1.    coal
2.    petroleum, or crude oil
3.    natural gas
 
I.d My argument, and BoP, is that fossil fuels, and human use of them, are not the exclusive cause of air pollution.
 
I.e Pro’s argument, and BoP, must demonstrate that human use of fossil fuels is the exclusive cause of air pollution, and that no other source can be demonstrated.
 
II Argument: Fossil fuels do not even contribute the majority contribution to air pollution, let alone the only contribution
 
II.a According to the Yale School of the Environment, there are three primary contributors to air pollution in Earth’s atmosphere. See “definitions” in the Description for what constitutes Earth’s atmosphere and its natural elements. Also listed are various pollutants. Some of them are already a natural part of the atmosphere, such as CO2, N2O, CH4, and O3, but these molecules normally exist in such low concentrations, they do not present the harmful pollutant effect as greenhouse gasses [GHGs].[5]
 
II.b However, these molecules do have cause of production at sea level as well as lower and higher elevations, both naturally as a function of micro-climates, and by anthropogenic [human] causes. There are three fundamental causes of air pollution, each of which are rated by the cited source only by methane [CH4], the worst of the offensive GHGs in causing the greenhouse effect.[6]
 
1.    Natural, microbial sources[natural wetlands, rice cultivation, and ruminants] These, combined, present the greatest percentage of atmospheric pollution; average 392 short tons [s.t.] CH4/year, or 63%of 633 s.t. CH4/year.
 
2.    Fossil fuels [coal, oil, natural gas]. These, combined present the second greatest percentage of atmospheric pollution; average 193 s.t. CH4/yr., or 29%of 633 s.t. CH4/year. [Less than half of natural microbial sources.]
 
3.    Biomass burning, combined, presents the third greatest percentage of atmospheric pollution; average 48 s.t. CH4/yr, or 8%of 633 s.t. CH4/yr.
 
II.c  Of these three causes, the first, amounting to nearly 2/3 of total polluting causes, is natural, microbial sources. This is a kind, generic nomenclature for what is, after all, a very natural process of all living things on Earth that consume food nutrients, and subsequently process them by digestion, a process that produces gasses: mostly hydrogen and methane, which are both expelled [flatulence] along with solid [feces] and liquid [urine] waste.[7]  It is no wonder there is so much of it [waste gasses]; we all make and expel it, along with exogenous expellant: oxygen, nitrogen, and carbon dioxide.
 
II.c.1 The majority contributor of microbial sources are natural wetlands [rivers, lakes, and oceans], cultivated fields [such as rice], and ruminants [animals, mostly mammals, such as cows] which regurgitate food from the stomach [or stomachs] to re-chew and re-swallow. The quantity of production of microbial-sourced hydrogen and methane is produced in the order of sources given.
 
II.c.2 One must give credence to the third source, although the least contributor; biomass burning. This, in combination with human use of fossil fuels, is human caused. Biomass fuels generate energy by burning plant-sourced materials such as wood, dried vegetation, and crop residue, but this source amounts to less than 10% of all polluting sources, even though human-caused. The addition of bio-mass sources of energy to human-use of fossil fuels is just over 1/3, a combination amounting to 37%, still far below microbial sources.
 
II.c.3 Therefore, the greatest volume of microbial sourced methane, the most dangerous of GHGs causing the greenhouse effect to the Earth, is not by human use of fossil fuels, but by non-human, naturally-produced microbial sources from natural and cultivated wetlands and ruminants. Lest one think that because humans cultivate rice, this must also be considered a human-sourced pollutant, let us recall that humans did not create rice; it is a naturally-occurring grain that is consumed not just by domestication of this grain by humans, but by water fowl and other birds, and other land and water-borne animals.[8]. Therefore, the Resolution fails.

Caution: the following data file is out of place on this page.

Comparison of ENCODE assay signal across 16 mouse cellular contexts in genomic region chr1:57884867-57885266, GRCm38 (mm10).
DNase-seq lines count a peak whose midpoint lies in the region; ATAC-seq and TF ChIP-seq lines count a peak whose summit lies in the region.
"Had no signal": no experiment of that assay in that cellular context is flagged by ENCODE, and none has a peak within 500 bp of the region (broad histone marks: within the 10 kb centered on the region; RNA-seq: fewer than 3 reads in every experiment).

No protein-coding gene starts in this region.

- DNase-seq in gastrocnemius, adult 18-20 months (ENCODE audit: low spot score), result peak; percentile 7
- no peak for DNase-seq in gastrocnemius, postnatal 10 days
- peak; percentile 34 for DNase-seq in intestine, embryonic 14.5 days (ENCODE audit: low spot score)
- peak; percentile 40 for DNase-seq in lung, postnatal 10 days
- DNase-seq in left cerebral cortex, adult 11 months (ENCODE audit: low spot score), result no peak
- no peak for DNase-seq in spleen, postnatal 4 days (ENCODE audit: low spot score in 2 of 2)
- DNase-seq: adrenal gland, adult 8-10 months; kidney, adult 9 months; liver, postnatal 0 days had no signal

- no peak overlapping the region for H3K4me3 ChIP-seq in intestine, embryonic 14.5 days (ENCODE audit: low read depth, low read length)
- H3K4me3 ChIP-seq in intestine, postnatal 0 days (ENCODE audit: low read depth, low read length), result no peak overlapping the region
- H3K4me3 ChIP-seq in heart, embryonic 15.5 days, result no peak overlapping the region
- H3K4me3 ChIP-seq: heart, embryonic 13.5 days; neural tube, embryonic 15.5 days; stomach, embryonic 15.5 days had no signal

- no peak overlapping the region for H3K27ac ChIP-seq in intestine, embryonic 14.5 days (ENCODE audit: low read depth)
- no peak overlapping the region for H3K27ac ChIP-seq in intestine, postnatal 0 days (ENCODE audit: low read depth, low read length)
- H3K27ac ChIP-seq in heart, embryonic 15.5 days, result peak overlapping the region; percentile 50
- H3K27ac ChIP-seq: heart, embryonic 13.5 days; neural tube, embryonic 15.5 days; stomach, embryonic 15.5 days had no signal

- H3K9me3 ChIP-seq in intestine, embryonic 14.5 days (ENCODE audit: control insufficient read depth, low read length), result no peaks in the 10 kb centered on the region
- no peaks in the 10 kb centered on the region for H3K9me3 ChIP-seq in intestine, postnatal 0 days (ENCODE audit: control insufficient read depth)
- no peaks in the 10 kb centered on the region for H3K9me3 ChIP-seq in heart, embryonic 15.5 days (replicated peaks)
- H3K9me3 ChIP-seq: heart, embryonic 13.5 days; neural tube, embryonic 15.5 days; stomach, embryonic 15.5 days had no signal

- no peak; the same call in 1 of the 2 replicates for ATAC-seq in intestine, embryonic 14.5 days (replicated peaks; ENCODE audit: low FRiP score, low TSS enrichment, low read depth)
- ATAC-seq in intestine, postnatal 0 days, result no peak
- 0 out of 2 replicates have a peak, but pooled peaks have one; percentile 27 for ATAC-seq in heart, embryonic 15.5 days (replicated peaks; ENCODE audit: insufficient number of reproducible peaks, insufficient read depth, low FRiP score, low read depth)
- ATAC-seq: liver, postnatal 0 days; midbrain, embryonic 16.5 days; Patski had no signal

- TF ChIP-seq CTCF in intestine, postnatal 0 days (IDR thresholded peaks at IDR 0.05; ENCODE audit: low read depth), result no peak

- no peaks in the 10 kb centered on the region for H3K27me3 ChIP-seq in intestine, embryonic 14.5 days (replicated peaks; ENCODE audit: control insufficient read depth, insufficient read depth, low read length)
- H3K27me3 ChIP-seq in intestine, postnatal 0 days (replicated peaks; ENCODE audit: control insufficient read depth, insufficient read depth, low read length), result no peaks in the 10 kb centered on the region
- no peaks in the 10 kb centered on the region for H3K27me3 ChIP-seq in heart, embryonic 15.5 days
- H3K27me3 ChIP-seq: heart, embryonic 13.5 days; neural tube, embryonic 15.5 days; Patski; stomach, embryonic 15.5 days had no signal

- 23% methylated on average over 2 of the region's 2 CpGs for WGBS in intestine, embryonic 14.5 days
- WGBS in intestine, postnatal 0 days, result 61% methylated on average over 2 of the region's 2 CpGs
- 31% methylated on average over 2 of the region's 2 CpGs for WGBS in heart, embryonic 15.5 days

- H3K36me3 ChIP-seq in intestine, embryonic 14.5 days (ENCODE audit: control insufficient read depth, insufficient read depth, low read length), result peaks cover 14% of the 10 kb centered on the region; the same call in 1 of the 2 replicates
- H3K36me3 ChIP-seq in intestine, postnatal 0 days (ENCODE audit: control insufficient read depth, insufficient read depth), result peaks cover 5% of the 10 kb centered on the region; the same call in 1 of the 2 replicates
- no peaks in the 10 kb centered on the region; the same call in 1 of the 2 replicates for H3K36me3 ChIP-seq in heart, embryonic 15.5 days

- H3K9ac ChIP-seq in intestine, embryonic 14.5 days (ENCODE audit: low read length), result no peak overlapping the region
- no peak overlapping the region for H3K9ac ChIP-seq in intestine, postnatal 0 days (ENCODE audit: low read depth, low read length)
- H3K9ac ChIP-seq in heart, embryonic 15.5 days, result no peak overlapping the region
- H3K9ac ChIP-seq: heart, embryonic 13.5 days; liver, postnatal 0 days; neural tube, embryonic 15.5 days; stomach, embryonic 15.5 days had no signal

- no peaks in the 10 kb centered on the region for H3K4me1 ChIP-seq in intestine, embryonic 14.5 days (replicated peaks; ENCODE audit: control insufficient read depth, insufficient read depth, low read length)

I pass R2 to Pro.
 
 
 
 
 

Pro
Forfeited
Round 3
Con
Resolution: Air pollution is caused by human use of fossil fuels
 
I Conclusion:
 
I.a Having passed on the first two rounds of the debate by forfeiture, Pro cannot now present argument in the final third round according to the debate protocol announced in the Initiator Description, to which Pro agreed by defacto  acceptance of the debate. In fact, having been banned from the site, as evidenced by line-through on his avatar in the debate file, Pro is no longer a site member, and, therefore , cannot further respond at all. All other matters raised by Pro in Comments will not be entertained here; to do so would be inappropriate debate protocol, as defined by DArt policy of appropriate content of the debate.
 
I.b I conclude that Pro erred in the acceptance of the debate, having produced no argument through two rounds to support the Pro BoP that the Resolution is true; that air pollution is caused by human use of fossil fuels. Since the Resolution does not speak to other potential causes, and since the debate must be exclusively a discussion of fossil fuels, as evidenced by the Resolution, other potential causes are outside the debate, although acknowledged by some percentage of contribution and, therefore, are invalid arguments. This was, or should have been understood by a complete read, with comprehension, of the Resolution and Description of this debate. Post-acceptance of the debate is not the time to consider how to argue for Pro’s BoP; that decision must be assessed prior to acceptance.
 
I.c I do not expect to be required to school a debate opponent on this matter.
Since this is my last round, I need not, nor can offer further argument, and, having no rebuttal to my arguments to date, I hereby declare the Resolution defeated, and I request your vote as having proven the Resolution false.
 
Pro
Forfeited